Pet Euthanasia and Natural Death; Similarities and differences

By Kathleen Cooney / March 15, 2022

Companion animals are likely to leave this world via one of two ways; naturally through the normal progression of physical decline or via euthanasia. Often pet owners make the choice for one over the other and sometimes, as in the case of natural death, the body takes over and does what it needs to do. …

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Pointers on Controlled Substances

By Kathleen Cooney / March 1, 2022

I’ve written before about how confusing controlled substance ordering and handling can be.  It takes a village to sort through all the rules and regs to play the game correctly and keep the overseers satisfied. In the United States (US), veterinarians can be licensed to obtain controlled substances (drugs) through the Drug Enforcement Agency (DEA). …

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Self Care for End-of-Life Professionals

By CAETA Administrator / February 15, 2022

Summer Brooks MS, RVT A few months ago, a member of the Companion Animal Euthanasia Discussion Group on Facebook asked what others do to honor the memory of their patients and how to process a stressful or emotional day.  There were many great ideas, both for honoring rituals and for self-care.  I covered honoring and…

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AAHA’s End-of-Life Accreditation; Positive impacts on euthanasia procedures

By Kathleen Cooney / February 1, 2022

The American Animal Hospital Association (AAHA) is a leader in veterinary hospital standards. They are well known in the biz for their devotion to protecting the patient and client experience, while striving to improve clinical veterinary medicine from stem to stern.  Hospitals have aligned with AAHA to help them achieve the pinnacle of service through…

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Why I’m a Fan of Euthabag

By Kathleen Cooney / January 15, 2022

Not all body bags are created equal, and indeed there are numerous types out there. Those looking for quality prefer bags/containers that are durable, leak proof, and above all respectful to the precious animal within.  This respect is what changes your typical cadaver bag into a sacred ‘pet transport device’.  Euthabag, a CAETA sponsor partner…

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CAETA Euthanasia Research 2022; Creating new directions

By Kathleen Cooney / January 1, 2022

It’s easy to take the “If it’s not broke, don’t fix it” approach to euthanasia work. Many practitioners feel comfortable with what they’ve been doing for years, and as long as the patient has a peaceful passing, it seems reasonable to leave well enough alone.  Companion animal euthanasia is emotional work, and let’s face it,…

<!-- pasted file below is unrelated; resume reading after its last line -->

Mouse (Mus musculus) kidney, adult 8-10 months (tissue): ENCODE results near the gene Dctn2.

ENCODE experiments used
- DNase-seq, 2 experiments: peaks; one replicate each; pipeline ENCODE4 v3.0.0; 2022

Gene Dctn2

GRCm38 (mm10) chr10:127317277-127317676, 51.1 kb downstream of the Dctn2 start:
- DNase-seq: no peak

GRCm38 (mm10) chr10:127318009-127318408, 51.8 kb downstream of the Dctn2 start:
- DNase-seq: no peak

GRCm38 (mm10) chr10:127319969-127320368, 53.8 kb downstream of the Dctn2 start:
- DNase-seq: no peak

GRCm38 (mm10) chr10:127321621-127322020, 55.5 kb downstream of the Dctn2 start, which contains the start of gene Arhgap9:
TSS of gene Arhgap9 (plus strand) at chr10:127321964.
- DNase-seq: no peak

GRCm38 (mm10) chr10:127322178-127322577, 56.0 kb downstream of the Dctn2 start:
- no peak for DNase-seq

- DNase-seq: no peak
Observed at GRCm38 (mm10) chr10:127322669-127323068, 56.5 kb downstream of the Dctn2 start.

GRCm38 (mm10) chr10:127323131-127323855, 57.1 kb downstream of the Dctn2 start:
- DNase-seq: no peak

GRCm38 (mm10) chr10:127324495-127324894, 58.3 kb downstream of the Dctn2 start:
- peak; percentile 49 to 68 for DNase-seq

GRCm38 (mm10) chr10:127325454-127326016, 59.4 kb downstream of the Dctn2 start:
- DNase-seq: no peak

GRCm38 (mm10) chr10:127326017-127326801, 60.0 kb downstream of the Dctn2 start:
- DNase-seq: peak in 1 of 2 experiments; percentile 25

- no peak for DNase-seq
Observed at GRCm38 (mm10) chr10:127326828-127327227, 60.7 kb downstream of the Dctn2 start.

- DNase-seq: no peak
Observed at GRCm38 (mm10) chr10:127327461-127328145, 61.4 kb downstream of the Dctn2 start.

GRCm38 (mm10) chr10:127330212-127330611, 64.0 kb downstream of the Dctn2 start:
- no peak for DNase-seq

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Honoring and Grief Rituals for Veterinary Professionals

By CAETA Administrator / December 15, 2021

Written by Summer Brooks, MS, RVT. This blog article was inspired by a conversation on the Companion Animal Euthanasia Discussion Group Facebook page.  A member posted: “I’ve had a few difficult (emotional) cases recently and someone suggested I create a small ritual for myself to complete after a hard or emotional case.  I often light…

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The Best and Worst Things to Say to People in Grief

By CAETA Administrator / December 1, 2021

Grief is such a hard thing. We live in a death-denying society. We hide away our emotions and are shamed into feeling we should be getting over the loss in some well-defined timeline. But grief in pet loss needs to be witnessed, whether death happened naturally or through euthanasia. Grievers don’t want to feel like…

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Oxytocin and Euthanasia; An important combination to get right

By Kathleen Cooney / November 15, 2021

Recently I have fallen in love with the love hormone oxytocin. While learning ways to establish rapport and build trust with pet owners, this ‘moral molecule’ as it’s sometimes called was just begging to be explored further.  Many of us know oxytocin as the hormone that promotes prosocial behavior such as bonding, wanting to be…

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Why the Use of Intravenous Catheters are Gold Standard in Companion Animal Euthanasia

By Kathleen Cooney / November 1, 2021

If you take a moment to reflect on the most dangerous substances we inject into the body, you may come up with the same answer as I did.  Chemotherapy.  These drugs by nature destroy cells, and cause considerable damage to tissue in areas of accidental contact such as extravasation outside of the venous system.  They…

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